But a new audit completed in December for the town provides insight into how the theft of $800,000 went undetected by library and town officials, and exposes flaws in the financial management of the library.
The alleged theft also raised questions about the town’s policy of conducting background checks on employees.
In 1993, six years before she was hired at the library, Duffy pleaded guilty to check fraud charges, totaling $120,000, and served 21 months in federal prison, according to the US attorney’s office.
Trustees and library directors who managed the library from 2004 to 2011 did not file annual financial reports with the town, as required by state law and the policies of the Massachusetts Board of Library Commissioners, which governs the state’s public libraries, according to the audit’s findings.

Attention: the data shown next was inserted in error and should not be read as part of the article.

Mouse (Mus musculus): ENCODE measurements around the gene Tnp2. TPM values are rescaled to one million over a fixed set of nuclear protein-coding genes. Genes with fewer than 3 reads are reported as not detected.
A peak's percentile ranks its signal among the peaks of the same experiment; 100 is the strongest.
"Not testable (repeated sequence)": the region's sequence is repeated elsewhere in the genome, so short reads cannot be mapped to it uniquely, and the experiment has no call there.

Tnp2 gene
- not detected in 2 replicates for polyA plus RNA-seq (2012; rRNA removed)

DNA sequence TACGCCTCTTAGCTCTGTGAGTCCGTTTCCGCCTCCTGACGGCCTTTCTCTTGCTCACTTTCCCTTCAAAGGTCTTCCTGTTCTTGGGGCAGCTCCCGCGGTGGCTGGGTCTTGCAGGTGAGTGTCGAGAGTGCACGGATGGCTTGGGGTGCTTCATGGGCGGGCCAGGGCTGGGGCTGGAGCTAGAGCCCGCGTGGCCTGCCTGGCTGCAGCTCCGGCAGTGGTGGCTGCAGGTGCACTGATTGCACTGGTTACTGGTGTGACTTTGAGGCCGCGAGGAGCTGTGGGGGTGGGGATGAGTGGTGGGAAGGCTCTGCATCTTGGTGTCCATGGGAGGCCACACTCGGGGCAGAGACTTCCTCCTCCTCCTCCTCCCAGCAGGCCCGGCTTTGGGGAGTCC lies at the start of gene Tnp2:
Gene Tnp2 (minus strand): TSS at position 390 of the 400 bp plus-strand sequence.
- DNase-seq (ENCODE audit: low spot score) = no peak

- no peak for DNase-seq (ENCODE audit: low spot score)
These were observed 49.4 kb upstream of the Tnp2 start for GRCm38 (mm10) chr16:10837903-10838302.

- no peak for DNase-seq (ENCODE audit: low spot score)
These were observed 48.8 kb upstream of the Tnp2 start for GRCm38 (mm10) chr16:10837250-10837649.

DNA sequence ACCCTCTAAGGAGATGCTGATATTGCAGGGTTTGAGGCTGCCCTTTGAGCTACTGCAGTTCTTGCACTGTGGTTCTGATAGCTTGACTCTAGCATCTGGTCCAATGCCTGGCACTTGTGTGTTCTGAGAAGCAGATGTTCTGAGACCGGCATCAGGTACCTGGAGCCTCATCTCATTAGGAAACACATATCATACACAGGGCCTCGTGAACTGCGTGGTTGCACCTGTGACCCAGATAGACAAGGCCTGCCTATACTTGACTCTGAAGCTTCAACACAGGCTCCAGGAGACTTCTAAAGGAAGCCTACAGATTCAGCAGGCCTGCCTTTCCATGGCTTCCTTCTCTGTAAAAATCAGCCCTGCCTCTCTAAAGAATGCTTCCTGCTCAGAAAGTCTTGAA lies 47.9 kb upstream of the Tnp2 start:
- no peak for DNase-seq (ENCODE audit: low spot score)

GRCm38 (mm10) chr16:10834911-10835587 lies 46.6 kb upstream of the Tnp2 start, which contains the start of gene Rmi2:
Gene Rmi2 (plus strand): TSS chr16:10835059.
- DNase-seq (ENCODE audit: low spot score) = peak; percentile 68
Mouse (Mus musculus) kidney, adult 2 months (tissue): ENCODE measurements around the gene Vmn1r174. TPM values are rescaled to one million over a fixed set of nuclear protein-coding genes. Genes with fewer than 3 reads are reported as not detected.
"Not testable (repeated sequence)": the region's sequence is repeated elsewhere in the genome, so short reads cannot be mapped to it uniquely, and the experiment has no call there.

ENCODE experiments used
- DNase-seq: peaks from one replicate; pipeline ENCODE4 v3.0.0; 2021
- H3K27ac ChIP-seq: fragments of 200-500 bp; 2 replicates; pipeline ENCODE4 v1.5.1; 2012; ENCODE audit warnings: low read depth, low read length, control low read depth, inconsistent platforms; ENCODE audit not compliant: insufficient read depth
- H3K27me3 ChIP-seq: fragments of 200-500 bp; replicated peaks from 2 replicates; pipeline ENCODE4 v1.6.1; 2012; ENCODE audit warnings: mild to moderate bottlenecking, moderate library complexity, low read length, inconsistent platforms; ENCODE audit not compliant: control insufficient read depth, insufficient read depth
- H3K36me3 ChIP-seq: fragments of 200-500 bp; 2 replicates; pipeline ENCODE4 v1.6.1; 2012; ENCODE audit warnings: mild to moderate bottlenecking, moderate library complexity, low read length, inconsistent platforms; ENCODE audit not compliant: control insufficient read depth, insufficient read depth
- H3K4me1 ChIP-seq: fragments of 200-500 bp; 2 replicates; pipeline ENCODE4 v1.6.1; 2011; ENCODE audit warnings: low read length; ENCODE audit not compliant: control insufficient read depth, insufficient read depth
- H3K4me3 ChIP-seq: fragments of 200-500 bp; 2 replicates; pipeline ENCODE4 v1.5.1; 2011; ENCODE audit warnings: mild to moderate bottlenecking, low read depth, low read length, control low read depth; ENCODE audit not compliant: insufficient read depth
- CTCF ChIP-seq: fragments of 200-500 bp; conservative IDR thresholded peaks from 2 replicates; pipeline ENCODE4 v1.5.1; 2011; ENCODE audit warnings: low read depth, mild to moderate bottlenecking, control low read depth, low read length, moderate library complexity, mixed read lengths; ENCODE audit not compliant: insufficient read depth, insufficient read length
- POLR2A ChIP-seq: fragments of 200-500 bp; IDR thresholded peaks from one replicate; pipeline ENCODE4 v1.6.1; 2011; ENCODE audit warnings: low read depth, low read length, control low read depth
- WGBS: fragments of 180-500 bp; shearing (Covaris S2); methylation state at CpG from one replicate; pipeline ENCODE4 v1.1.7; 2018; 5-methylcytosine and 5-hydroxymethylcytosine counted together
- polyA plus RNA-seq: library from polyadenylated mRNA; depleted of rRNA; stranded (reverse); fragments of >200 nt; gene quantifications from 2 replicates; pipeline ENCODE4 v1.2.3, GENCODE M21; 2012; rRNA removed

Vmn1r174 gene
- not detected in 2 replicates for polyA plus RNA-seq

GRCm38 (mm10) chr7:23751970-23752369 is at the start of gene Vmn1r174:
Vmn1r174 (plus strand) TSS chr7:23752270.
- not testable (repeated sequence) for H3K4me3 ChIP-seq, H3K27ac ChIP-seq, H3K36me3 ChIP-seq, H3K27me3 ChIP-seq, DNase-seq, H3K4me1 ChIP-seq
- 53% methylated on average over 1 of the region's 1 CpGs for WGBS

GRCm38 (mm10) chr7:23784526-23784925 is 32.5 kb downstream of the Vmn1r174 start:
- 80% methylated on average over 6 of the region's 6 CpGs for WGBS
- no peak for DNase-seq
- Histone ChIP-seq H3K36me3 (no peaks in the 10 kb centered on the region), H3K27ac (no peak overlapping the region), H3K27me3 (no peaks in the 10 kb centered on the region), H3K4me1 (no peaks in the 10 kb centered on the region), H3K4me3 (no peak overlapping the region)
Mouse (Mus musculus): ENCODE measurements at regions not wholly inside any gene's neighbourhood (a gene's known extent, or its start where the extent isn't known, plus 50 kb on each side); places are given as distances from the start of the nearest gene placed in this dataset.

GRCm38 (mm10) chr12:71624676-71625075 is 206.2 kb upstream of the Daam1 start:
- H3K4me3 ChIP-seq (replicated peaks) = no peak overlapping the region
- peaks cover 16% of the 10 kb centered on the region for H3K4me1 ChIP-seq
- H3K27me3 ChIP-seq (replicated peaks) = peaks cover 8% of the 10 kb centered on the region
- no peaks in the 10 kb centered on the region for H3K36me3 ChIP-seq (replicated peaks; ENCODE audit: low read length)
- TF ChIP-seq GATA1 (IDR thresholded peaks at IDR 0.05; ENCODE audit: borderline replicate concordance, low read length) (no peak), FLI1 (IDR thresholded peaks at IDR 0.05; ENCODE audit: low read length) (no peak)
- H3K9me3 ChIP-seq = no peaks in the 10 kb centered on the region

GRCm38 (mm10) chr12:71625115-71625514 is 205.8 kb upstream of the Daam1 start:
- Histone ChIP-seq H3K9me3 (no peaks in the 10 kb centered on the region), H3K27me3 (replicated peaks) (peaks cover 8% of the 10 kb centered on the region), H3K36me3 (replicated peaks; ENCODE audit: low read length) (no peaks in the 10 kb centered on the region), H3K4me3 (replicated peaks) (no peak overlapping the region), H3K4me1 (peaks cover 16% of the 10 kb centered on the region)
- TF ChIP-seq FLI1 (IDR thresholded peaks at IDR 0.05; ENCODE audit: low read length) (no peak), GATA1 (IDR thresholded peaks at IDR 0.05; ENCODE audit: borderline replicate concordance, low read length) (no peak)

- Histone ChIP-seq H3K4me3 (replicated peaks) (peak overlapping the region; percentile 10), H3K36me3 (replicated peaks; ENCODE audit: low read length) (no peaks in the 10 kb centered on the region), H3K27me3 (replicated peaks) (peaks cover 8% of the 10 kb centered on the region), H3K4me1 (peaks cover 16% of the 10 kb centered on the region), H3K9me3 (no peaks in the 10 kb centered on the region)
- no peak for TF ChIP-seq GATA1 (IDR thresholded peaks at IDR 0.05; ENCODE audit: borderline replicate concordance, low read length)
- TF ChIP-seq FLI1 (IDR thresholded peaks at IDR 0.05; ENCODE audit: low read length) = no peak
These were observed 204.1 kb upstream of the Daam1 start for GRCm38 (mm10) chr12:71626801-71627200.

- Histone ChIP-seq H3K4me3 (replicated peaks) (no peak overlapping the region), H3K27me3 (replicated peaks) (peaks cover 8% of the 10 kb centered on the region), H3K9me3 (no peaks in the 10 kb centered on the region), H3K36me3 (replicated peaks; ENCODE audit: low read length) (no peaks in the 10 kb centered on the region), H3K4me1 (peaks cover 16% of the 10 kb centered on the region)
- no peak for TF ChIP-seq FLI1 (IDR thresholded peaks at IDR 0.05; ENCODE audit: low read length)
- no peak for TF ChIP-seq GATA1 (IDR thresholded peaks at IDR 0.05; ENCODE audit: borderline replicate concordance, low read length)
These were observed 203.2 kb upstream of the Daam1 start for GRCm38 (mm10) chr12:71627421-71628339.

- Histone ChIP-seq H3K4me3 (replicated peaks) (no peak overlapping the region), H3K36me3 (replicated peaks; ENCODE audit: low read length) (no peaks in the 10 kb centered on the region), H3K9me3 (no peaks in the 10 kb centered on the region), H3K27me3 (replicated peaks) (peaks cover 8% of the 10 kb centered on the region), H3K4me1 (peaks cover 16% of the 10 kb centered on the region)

“The trustees did not fulfill their responsibilities,’’ said John Sullivan, a vice president of Melanson Heath & Co., the Andover accounting firm hired by the town to conduct the audit. “That would also apply to the former directors. Accurate records were not kept, nor was there any evidence that reports were filed.’’
Trustees also did not report the existence of the library acount to the town treasurer, as required by state law, according to a summary of the audit findings made public in December. Duffy also was allowed to maintain records for the account, according to the auditor.
State law requires library trustees to file annual reports listing “receipts and expenditures . . . with a statement of unexpended balance of money and of any gifts or bequests which it holds in behalf of the town.’’ The handbook for the state Board of Library Commissioners states that library directors must “maintain complete and accurate records of finances.’’ Together, trustees and the director must submit an “annual report of income, activities, and expenditures to the appropriate agency,’’ such as a municipality.